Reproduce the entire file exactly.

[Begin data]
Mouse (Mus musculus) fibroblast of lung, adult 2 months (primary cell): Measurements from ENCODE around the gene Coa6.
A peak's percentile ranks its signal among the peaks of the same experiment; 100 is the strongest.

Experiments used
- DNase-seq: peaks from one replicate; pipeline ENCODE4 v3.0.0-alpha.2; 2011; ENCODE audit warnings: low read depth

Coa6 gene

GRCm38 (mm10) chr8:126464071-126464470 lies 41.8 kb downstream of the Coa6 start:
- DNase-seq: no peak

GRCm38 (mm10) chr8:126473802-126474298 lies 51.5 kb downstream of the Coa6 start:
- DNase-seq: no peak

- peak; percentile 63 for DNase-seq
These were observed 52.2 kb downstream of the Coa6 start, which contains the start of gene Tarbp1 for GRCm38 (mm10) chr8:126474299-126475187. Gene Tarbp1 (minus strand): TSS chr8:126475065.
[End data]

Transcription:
Mouse (Mus musculus) fibroblast of lung, adult 2 months (primary cell): Measurements from ENCODE around the gene Coa6.
A peak's percentile ranks its signal among the peaks of the same experiment; 100 is the strongest.

Experiments used
- DNase-seq: peaks from one replicate; pipeline ENCODE4 v3.0.0-alpha.2; 2011; ENCODE audit warnings: low read depth

Coa6 gene

GRCm38 (mm10) chr8:126464071-126464470 lies 41.8 kb downstream of the Coa6 start:
- DNase-seq: no peak

GRCm38 (mm10) chr8:126473802-126474298 lies 51.5 kb downstream of the Coa6 start:
- DNase-seq: no peak

- peak; percentile 63 for DNase-seq
These were observed 52.2 kb downstream of the Coa6 start, which contains the start of gene Tarbp1 for GRCm38 (mm10) chr8:126474299-126475187. Gene Tarbp1 (minus strand): TSS chr8:126475065.